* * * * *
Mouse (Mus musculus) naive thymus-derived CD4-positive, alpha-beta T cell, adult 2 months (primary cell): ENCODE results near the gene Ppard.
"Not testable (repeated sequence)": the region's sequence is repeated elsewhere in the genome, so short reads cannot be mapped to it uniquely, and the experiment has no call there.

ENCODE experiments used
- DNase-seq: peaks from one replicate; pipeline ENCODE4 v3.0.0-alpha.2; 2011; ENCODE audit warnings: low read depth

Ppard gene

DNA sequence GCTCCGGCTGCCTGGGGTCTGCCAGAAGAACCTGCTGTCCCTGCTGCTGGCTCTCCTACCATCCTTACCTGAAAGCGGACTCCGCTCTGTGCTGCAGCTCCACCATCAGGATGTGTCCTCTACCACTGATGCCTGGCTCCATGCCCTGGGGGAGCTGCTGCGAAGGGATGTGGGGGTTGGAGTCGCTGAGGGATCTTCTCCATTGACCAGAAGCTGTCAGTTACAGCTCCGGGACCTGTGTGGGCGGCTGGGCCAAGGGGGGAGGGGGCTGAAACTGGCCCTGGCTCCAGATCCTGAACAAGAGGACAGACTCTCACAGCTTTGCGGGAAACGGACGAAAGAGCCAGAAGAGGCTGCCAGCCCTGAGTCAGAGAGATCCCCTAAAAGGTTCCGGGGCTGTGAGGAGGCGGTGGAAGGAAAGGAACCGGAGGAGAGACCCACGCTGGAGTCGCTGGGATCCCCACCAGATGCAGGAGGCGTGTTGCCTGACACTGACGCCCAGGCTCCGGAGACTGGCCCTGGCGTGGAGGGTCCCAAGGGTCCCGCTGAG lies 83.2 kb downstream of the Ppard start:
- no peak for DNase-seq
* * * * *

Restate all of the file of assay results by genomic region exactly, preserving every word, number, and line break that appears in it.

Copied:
Mouse (Mus musculus) naive thymus-derived CD4-positive, alpha-beta T cell, adult 2 months (primary cell): ENCODE results near the gene Ppard.
"Not testable (repeated sequence)": the region's sequence is repeated elsewhere in the genome, so short reads cannot be mapped to it uniquely, and the experiment has no call there.

ENCODE experiments used
- DNase-seq: peaks from one replicate; pipeline ENCODE4 v3.0.0-alpha.2; 2011; ENCODE audit warnings: low read depth

Ppard gene

DNA sequence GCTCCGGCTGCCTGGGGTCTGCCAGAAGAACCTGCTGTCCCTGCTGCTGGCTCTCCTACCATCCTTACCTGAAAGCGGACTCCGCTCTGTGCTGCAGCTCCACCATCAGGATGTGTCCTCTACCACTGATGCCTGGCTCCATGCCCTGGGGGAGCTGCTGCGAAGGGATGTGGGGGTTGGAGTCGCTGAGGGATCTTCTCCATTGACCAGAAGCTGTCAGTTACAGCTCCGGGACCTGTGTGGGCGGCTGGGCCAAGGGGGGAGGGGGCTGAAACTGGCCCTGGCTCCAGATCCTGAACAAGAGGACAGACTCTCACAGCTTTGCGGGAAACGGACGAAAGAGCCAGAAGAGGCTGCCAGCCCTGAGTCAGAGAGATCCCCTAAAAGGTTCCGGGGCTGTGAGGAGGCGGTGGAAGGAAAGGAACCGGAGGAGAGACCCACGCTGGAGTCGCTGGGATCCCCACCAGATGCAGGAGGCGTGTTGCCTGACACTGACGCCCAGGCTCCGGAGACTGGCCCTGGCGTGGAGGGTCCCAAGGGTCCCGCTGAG lies 83.2 kb downstream of the Ppard start:
- no peak for DNase-seq